Don’t worry. On the other side of this beautiful annihilation is a soulful illumination: A Three-eyed Raven. He has come to carry you to a terribly exquisite juxtaposition: the gloriously painful journey of self-overcoming.
“Life is a process of becoming, a combination of states we have to go through. Where people fail is that they wish to elect a state and remain in it. This is a kind of death.” ~Anais Nin
At the fork of in the path, at the crossroads, where yesterday’s you meets today’s you in bardo-perfect juxtaposition, there is a psychosocial reckoning at hand. There is an existential decision to make: get busy adapting and overcoming, or get busy stagnating and succumbing. The cliché phrasing is ‘get busy living or get busy dying,’ but on the Path of the Three-eyed Raven there is room for dying (rebirth) as a steppingstone for growth toward living life more profoundly, adventurously, and on-purpose.
So here you are, in a state of in-between, unmolded clay. You’ve been rocked to your foundations with the realization that you are not your ego, that you’ve only ever been unmolded clay. You’re no longer that, and not yetthis. You’ve emerged from your ego’s death with your soul bloody from a thousand and one cutting questions. Your ego is now a pulsing blister inside you, oozing indifference and apathy even as it begins filling itself with interdependence and empathy. It leaps and bounds inside you, a terribly beautiful wound turned primordial womb that purges pettiness and superfluity even as it begins impregnating itself with the world.
Crow is satisfied, perched up high, licking his razor-sharp beak, filled to bursting with the rigid invulnerability of your ego bulging inside him. But the Three-eyed Raven is anything but satisfied. He sees the Infinite Game being played out. He sees how you are an integral catalyst for the progressive evolution of your species. He is a symbol for your ego’s rebirth. The most wide-awake aspect of you that invulnerably and soulfully flexes out; that individuates and self-actualizes as it perpetually overcomes the vicissitudes of self, and thus the vicissitudes of life.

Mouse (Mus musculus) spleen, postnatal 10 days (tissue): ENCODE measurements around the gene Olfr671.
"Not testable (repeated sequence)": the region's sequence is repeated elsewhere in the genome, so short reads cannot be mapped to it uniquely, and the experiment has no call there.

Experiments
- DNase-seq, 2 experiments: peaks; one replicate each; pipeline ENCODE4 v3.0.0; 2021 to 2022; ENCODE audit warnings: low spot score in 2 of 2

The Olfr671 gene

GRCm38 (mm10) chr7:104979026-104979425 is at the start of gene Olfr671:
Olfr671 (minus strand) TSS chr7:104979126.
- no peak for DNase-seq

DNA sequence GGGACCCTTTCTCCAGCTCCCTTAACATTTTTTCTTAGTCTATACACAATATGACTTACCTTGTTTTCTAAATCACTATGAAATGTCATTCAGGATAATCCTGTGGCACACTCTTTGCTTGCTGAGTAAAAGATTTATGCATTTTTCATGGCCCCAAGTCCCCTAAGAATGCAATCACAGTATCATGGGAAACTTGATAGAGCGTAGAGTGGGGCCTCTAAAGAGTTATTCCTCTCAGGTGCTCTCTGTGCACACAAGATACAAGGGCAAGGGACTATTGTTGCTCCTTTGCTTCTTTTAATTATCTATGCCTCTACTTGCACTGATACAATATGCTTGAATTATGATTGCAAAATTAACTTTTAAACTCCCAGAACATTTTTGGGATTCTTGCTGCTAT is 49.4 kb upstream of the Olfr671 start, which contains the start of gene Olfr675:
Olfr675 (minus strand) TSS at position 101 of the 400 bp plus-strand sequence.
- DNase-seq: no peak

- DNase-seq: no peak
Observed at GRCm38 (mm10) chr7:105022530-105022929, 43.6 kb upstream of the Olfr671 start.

With Crow’s medicine in one hand and your wide-awake ego in the other; with Crow on one shoulder and the Three-eyed Raven on the other, you are ready to self-overcome. You are ready to existentially crush out. You are ready to bridge the gap between man and overman.
Don’t be afraid of this vulnerable power, though it is both the scariest and most powerful thing in the universe, save for the power of a good sense of humor. Embrace it. Be fearless with it. Use it as a tool to leverage wonder and numinous experience into your life. Use it as medicine for a profoundly sick society. You –the you not drowning in ego pettiness and woe-is-me religious placation– are the one the world has been waiting for.
Gary ‘Z’ McGee, a former Navy Intelligence Specialist turned philosopher, is the author of Birthday Suit of God and The Looking Glass Man. His works are inspired by the great philosophers of the ages and his wide awake view of the modern world.
This article (Crow’s God: Ego Dissolution and the Evolution of the Self) was originally created and published by Waking Times and is printed here under a Creative Commons license with attribution to Gary ‘Z’ McGee and WakingTimes.com. It may be re-posted freely with proper attribution, author bio, and this statement of copyright.